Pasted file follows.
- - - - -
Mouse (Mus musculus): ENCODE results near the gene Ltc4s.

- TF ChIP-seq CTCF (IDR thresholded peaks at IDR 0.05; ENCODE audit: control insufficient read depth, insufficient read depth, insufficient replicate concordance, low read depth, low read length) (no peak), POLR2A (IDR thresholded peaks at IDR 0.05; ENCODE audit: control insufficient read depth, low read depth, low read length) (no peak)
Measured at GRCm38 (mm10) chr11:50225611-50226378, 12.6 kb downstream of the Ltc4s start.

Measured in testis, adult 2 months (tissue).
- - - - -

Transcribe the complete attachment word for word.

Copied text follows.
Mouse (Mus musculus): ENCODE results near the gene Ltc4s.

- TF ChIP-seq CTCF (IDR thresholded peaks at IDR 0.05; ENCODE audit: control insufficient read depth, insufficient read depth, insufficient replicate concordance, low read depth, low read length) (no peak), POLR2A (IDR thresholded peaks at IDR 0.05; ENCODE audit: control insufficient read depth, low read depth, low read length) (no peak)
Measured at GRCm38 (mm10) chr11:50225611-50226378, 12.6 kb downstream of the Ltc4s start.

Measured in testis, adult 2 months (tissue).